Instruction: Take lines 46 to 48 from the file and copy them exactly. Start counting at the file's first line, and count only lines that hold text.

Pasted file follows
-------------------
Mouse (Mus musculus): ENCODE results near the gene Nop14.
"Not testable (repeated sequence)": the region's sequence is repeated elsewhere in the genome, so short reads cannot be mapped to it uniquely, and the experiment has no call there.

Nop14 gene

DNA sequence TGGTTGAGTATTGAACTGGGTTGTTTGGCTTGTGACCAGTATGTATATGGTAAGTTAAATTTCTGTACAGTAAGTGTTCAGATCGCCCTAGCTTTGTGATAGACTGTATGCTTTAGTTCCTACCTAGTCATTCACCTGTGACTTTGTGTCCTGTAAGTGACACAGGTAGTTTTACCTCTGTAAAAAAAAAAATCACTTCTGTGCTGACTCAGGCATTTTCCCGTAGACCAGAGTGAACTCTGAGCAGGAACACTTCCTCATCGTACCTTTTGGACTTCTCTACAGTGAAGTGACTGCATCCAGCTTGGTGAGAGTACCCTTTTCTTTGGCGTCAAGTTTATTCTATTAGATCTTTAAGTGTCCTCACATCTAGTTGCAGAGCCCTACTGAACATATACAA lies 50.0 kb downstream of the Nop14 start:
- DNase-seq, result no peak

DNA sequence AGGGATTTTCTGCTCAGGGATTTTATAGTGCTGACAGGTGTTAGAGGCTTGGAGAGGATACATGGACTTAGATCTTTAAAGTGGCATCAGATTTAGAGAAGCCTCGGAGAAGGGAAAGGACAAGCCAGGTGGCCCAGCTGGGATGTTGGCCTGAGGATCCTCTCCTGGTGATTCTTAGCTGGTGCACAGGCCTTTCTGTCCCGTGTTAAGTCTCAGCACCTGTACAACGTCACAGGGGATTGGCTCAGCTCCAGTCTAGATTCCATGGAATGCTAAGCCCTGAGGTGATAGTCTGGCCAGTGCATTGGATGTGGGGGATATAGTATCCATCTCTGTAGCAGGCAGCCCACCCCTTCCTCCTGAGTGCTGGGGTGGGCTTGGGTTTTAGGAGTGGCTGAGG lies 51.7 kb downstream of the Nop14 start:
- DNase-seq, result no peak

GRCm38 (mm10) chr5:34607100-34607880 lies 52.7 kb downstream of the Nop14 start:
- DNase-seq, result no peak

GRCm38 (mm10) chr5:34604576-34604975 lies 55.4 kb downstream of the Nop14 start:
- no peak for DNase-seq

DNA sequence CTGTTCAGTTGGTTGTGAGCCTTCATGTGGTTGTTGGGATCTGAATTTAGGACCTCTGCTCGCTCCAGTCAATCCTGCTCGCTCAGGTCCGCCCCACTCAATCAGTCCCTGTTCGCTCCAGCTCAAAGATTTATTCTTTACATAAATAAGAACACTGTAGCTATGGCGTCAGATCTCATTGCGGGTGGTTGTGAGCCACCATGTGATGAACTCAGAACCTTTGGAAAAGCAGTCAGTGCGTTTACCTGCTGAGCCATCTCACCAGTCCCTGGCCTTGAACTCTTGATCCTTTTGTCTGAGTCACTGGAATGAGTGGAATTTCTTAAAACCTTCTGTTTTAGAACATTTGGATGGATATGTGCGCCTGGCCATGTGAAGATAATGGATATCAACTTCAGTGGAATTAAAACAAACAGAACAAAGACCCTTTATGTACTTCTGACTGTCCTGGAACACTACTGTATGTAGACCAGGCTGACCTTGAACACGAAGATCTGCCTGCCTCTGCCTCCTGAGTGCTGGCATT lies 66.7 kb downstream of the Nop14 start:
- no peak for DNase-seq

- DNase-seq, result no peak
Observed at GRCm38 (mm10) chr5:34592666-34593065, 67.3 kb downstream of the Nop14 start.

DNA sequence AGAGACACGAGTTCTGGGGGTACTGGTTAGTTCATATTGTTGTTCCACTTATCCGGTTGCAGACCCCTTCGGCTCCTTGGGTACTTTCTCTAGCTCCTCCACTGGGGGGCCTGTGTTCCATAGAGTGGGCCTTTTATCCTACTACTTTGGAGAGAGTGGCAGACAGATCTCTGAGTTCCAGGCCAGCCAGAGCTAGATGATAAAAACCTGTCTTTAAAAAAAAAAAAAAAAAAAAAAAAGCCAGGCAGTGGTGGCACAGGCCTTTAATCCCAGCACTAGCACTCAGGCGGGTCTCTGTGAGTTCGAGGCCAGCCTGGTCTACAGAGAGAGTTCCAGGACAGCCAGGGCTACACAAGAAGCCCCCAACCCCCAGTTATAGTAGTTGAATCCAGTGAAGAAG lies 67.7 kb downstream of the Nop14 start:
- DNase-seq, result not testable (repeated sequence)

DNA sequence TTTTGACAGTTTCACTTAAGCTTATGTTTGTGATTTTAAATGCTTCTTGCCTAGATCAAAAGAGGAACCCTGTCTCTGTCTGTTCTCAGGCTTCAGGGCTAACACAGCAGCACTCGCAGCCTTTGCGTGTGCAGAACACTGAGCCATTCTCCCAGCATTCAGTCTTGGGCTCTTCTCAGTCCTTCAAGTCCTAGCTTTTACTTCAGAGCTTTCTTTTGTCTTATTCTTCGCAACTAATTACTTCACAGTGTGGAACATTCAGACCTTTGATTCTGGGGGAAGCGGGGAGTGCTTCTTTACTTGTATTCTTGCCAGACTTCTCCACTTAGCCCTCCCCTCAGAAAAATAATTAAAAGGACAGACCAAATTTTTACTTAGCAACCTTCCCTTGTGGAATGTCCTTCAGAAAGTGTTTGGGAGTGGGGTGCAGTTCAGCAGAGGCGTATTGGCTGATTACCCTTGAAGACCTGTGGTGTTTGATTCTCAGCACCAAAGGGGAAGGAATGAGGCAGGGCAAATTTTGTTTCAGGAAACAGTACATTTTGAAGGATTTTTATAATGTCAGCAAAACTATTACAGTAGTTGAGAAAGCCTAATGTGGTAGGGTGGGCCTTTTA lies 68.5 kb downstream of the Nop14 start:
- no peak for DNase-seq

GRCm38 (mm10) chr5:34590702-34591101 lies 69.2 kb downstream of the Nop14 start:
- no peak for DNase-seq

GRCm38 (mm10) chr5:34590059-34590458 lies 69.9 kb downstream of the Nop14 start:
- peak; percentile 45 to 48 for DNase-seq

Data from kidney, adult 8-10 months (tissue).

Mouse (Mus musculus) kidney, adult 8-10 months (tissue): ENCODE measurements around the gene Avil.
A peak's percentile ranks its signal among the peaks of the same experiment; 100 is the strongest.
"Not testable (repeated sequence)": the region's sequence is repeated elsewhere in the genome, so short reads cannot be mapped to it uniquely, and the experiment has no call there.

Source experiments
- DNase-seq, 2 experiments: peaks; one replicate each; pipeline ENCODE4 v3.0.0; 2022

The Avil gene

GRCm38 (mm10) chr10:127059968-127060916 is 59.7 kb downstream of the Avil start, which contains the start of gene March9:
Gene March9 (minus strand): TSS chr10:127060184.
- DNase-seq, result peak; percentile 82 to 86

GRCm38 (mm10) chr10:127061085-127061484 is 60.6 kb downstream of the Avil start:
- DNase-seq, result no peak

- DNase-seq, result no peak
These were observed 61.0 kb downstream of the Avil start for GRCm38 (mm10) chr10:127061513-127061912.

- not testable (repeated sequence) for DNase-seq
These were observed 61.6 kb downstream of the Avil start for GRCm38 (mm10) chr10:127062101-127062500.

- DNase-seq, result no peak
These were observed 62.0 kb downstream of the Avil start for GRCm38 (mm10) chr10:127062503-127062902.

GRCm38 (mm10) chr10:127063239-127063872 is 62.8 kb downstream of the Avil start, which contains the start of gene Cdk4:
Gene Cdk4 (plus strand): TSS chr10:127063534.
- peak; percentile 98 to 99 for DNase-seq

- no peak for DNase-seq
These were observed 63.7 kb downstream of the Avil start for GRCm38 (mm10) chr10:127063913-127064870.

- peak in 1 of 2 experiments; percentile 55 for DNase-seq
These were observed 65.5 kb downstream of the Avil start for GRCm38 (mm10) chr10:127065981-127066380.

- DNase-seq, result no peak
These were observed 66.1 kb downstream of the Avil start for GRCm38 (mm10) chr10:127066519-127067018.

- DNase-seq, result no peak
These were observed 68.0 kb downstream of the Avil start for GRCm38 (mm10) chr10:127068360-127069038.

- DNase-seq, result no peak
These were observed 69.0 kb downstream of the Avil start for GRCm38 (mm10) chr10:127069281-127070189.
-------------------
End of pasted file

These were observed 63.7 kb downstream of the Avil start for GRCm38 (mm10) chr10:127063913-127064870.

- peak in 1 of 2 experiments; percentile 55 for DNase-seq
These were observed 65.5 kb downstream of the Avil start for GRCm38 (mm10) chr10:127065981-127066380.